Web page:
Cues For Proper Running Form
By Rick Morris
Proper running form and mechanics have recently become more complicated than they need to. It seems like everyone has a different opinion about how you should run. There is sometimes so much to think about concerning running form that we forget about enjoying our runs. It’s true that you need to be aware of your running mechanics. Proper running form will help you run easier, more efficiently and more injury free. Good running form will also help you have more fun with your running. You don’t constantly need to be analyzing your form. When you’re running mechanics are in good form you will feel comfortable. When something is wrong with your form you will most likely feel it. Something will just feel “off”. When your running form just doesn’t feel quite right it’s time to start going over your form cues and determine what you need to correct. Here are some common cues of proper running form.
When you are running with proper running form, you should always feel like you are very light on your feet. You never want to run with “heavy” strides. Some common specific cues that might work are imagining you’re running over rice paper and don’t want to tear it. Or visualize running over an icy surface and try not to fall. Other possible cues are trying to run quietly without making any noise or pretending you are running over hot coals.
Your stride should always feel very smooth and fluid. Almost like you are gliding across the ground rather than running. Imagine you are running with a bean bag on your head. You want to keep your upper body very still with little or no vertical movement.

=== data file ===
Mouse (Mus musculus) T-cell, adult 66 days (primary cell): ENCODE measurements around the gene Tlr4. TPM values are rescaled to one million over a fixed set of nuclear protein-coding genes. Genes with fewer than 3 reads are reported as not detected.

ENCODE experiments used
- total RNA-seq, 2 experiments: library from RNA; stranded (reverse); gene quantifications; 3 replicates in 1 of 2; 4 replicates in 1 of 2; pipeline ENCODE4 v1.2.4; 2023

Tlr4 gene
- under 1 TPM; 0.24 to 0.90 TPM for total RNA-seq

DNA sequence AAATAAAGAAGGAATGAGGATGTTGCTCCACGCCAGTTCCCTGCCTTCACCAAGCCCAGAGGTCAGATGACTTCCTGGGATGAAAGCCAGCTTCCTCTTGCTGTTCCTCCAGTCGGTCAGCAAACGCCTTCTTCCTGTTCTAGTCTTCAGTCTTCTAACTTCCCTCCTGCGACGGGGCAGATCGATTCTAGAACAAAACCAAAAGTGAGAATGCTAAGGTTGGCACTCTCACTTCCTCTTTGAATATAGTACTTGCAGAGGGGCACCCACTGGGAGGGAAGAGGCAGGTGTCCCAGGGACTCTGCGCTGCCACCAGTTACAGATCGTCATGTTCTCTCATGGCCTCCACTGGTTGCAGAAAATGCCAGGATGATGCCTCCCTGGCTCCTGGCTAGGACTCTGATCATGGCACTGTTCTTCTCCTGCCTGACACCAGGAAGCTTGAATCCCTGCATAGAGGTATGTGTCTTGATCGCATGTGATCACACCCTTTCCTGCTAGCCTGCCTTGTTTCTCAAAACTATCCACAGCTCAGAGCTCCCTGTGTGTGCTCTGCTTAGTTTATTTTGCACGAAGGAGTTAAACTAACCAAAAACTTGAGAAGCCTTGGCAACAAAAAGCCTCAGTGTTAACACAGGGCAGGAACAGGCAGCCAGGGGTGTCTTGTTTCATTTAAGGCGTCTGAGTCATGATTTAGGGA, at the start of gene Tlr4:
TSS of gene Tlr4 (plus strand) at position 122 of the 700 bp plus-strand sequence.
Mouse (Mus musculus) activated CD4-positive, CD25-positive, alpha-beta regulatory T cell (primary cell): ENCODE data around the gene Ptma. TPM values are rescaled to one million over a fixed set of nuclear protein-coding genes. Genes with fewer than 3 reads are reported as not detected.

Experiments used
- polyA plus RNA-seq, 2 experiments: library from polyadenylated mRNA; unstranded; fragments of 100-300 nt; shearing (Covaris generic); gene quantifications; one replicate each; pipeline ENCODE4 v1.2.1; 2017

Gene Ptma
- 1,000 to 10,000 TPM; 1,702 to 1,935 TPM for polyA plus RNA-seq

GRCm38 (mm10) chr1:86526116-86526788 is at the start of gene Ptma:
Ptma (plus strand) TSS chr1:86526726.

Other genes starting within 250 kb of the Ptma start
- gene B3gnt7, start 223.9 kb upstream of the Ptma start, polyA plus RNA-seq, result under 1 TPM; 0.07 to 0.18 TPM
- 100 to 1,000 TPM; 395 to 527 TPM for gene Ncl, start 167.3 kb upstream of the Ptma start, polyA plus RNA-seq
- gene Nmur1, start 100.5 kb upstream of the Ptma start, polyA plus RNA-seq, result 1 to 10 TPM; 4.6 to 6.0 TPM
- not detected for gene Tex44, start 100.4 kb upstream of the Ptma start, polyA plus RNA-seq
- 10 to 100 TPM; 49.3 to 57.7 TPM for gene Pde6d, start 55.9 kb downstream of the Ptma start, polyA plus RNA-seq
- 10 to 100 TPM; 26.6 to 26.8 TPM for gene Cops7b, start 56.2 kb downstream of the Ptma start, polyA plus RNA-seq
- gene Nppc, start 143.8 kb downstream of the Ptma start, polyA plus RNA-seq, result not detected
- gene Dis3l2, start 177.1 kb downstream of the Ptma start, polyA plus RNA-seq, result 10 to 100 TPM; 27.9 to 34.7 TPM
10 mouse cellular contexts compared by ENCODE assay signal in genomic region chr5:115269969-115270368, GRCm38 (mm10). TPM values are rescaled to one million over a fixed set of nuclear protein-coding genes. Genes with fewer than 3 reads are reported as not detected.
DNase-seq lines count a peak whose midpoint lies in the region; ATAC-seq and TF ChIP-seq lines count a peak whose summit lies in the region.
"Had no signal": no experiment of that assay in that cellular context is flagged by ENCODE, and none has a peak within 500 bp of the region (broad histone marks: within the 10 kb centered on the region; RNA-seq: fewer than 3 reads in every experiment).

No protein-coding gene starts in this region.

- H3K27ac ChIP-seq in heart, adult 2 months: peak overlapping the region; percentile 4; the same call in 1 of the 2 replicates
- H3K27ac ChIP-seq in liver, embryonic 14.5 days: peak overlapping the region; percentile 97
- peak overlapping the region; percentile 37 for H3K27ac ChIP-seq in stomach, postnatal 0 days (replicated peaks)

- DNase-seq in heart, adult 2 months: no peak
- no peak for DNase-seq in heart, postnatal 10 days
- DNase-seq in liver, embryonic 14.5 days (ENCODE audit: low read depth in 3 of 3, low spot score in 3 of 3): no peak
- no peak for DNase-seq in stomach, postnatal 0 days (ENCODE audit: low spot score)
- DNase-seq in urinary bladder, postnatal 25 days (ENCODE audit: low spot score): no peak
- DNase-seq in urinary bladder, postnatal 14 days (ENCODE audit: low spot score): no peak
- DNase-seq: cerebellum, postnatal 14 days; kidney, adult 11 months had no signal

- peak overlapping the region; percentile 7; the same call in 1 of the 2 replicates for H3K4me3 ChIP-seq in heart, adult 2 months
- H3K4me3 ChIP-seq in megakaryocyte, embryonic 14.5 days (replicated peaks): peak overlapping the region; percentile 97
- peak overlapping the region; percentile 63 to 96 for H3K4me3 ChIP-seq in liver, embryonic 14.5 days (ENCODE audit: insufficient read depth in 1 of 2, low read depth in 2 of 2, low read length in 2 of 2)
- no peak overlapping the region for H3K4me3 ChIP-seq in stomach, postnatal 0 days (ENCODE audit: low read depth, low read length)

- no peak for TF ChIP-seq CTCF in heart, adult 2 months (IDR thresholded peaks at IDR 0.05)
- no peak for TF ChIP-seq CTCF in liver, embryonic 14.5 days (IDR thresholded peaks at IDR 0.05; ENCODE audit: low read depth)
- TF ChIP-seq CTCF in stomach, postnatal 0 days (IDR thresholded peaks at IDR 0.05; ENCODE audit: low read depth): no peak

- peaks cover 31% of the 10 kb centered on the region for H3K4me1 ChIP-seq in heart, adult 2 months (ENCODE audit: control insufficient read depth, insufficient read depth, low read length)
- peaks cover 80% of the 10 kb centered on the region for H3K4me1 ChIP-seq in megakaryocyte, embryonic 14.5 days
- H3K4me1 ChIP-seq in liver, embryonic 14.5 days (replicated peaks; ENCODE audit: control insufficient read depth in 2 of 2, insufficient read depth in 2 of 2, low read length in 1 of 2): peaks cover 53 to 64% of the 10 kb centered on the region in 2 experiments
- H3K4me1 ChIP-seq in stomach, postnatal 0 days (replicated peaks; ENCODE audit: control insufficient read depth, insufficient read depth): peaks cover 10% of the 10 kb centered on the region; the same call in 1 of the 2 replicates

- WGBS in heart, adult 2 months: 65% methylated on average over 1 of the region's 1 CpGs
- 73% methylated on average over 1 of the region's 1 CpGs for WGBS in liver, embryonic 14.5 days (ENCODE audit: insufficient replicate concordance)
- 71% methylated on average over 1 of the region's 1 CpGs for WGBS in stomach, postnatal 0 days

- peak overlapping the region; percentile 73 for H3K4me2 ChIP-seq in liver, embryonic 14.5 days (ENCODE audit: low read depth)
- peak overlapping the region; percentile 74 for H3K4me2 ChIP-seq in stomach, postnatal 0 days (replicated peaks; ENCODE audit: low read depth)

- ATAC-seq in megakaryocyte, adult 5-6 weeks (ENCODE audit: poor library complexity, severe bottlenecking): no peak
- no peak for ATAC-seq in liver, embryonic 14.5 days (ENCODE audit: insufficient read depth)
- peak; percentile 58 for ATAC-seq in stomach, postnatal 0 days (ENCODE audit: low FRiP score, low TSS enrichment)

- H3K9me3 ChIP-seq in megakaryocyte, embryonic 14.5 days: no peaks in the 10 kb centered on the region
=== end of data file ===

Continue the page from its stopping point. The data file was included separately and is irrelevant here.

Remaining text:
Slow turnover is often the problem when your stride doesn’t feel quite right. You should be maintaining a stride rate of around 180 steps or 90 full strides per minute. If your stride rate falls much below that you may be over striding or spending too much time on the ground. Focus on very quick, light strides rather than long strides. If you run smoothly and efficiently your stride will feel right.
Sometimes when a runner becomes fatigue they tend to drop their feet to the ground quickly resulting in a stumbling under stride. You should always feel your knee pull your foot through and forward to land efficiently under your center of gravity. Note that you should not be driving your knee high. Just use your knee to pull your foot forward to begin a new efficient cycle.
Another common stride flaw when you become fatigued is lack of a heel kick. You don’t want to paw your heel back powerfully, just lift it and flick it up and back behind your body. That will promote a slight paw back before foot strike and also assist with your knee pull through. It’s easier to pull your knee thorough when your heel kick forms a smaller angle between your upper and lower leg.
Be sure to keep your hips pressed forward rather than letting them fall back into a slight “sitting” position. If you fall into a sitting position your body will begin to more excessively up and down. You won’t be able to use your forward momentum to maintain a smooth forward gliding motion.
Avoid the Heel
Do you feel yourself landing on your heel. If you do you are over striding and your running form is breaking down. Always land flat footed or slightly on the ball of your foot first, directly under your center of gravity. You will avoid the form busting “breaking effect” of over striding.